Parent Tips on Physical Activity
You play an important role in making sure that your child is physically active. This resource includes tips on how to make exercise fun.
The following resource is provided courtesy of the Centers for Disease Control and Prevention
Are there special recommendations for young people?
It is recommended that children and adolescents participate in at least 60 minutes of moderate intensity physical activity most days of the week, preferably daily.
Children and adolescents can choose any type of moderate or higher intensity physical activity, such as brisk walking, playing tag, jumping rope, or swimming, as long as it is adds up to at least one hour a day.
For children and adolescents, regular physical activity has beneficial effects on the following aspects of health:
- Muscular strength
- Cardiorespiratory (aerobic) fitness
- Bone mass (through weight-bearing physical activities)
- Blood pressure (for hypertensive youth)
- Anxiety and stress
Children and adolescents who are just beginning to be physically active should start out slowly and gradually build to higher levels in order to prevent the risk of injury or feel defeated from unrealistic goals. It is important that children and adolescents are encouraged to be physically active by doing things that interest them. This will help them establish an active lifestyle early on.
This physical activity recommendation is from the Dietary Guidelines for Americans 2010.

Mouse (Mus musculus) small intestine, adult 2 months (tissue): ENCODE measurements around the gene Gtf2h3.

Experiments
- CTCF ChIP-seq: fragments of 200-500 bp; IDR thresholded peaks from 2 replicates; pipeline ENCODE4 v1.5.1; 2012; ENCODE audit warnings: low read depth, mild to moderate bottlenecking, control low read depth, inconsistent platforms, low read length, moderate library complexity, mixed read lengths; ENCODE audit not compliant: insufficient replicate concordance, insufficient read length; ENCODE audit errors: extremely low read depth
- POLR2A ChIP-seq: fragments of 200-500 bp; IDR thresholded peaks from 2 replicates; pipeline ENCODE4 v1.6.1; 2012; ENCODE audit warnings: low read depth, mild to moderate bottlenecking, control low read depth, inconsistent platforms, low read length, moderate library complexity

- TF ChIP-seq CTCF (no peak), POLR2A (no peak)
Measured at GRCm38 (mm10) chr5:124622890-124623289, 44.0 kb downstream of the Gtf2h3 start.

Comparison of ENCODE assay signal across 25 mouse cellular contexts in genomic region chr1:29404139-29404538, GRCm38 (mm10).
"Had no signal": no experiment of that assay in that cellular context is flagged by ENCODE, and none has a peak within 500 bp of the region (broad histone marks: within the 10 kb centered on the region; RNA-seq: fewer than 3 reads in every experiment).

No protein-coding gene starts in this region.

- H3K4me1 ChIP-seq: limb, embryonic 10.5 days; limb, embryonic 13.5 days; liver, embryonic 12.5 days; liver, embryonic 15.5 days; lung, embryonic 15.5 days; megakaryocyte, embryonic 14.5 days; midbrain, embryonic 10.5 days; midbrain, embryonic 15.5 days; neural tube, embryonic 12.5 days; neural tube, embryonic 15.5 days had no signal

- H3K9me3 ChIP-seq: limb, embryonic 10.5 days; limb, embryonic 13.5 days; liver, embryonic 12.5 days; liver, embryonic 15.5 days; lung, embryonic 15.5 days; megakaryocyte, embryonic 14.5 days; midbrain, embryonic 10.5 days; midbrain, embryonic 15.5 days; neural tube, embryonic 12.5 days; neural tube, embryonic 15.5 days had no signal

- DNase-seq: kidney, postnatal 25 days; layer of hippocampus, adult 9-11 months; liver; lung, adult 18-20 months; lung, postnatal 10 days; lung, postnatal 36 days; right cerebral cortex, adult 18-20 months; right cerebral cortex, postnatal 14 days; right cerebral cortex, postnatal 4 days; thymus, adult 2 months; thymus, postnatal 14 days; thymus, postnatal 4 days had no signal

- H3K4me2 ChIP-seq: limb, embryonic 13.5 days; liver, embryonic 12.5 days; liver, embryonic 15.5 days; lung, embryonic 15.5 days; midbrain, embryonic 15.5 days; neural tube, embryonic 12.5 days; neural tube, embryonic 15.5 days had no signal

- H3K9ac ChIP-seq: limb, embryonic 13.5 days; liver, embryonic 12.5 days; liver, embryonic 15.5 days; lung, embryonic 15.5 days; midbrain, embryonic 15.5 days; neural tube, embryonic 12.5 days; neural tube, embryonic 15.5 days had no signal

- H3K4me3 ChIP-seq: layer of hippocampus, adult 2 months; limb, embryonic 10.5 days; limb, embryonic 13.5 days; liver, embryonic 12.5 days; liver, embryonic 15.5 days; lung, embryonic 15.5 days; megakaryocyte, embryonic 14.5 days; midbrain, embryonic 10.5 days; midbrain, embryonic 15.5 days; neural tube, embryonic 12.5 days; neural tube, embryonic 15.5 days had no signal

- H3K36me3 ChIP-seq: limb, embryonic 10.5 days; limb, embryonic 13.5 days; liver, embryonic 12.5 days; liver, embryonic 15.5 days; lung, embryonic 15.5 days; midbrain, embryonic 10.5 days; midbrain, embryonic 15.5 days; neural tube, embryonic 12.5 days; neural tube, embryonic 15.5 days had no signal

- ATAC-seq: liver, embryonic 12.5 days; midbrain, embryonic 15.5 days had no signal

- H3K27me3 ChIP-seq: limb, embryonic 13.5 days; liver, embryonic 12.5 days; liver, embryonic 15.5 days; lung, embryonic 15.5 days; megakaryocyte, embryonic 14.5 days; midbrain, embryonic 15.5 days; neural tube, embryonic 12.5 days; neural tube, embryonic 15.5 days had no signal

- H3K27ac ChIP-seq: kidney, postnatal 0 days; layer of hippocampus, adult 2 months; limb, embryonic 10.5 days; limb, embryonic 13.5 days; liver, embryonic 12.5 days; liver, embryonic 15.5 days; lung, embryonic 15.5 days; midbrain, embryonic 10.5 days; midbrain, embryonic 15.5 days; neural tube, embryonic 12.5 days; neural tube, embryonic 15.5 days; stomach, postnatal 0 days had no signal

Tips for Parents
As a parent, you have an important role in shaping your children's physical activity attitudes and behaviors. Here are some tips to encourage your children to be more physically active.
- Set a positive example by leading an active lifestyle yourself, and make physical activity part of your family's daily routine such as designating time for family walks or playing active games together.
- Provide opportunities for children to be active by playing with them. Give them active toys and equipment, and take them to places where they can be active
- Offer positive reinforcement for the physical activities in which your child participates and encourage them as they express interest in new activities.
- Make physical activity fun. Fun activities can be anything the child enjoys, either structured or non-structured. They may range from team sports, individual sports, and/or recreational activities such as walking, running, skating, bicycling, swimming, playground activities, and free-time play.
- Ensure that the activity is age appropriate and, to ensure safety, provide protective equipment such as helmets, wrist pads, and knee pads.
- Find a convenient place to be active regularly.
- Limit the time your children watch television or play video games to no more than two hours per day. Instead, encourage your children to find fun activities to do with family members or on their own that simply involve more activity (walking, playing chase, dancing).
For more information about physical activity visit the CDC, Physical Activity Web links.
For educational and interactive Web sites especially for children and teens, please visit the links below. These sites discuss the need to be active and offer ideas on how to get youth moving.
BAM! Body and Mind, CDC
BAM! Body and Mind Designed for kids 9-13 years old, BAM! Body and Mind gives them the information they need to make healthy lifestyle choices.
Powerful Bones. Powerful Girls.TM
Educates and encourages girls aged 9-12 years to establish lifelong, healthy habits that build and maintain strong bones.
Parent Tips on Physical Activity. CDC. n.d. English.
Last Reviewed: September 2011
Last Updated: December 11, 2015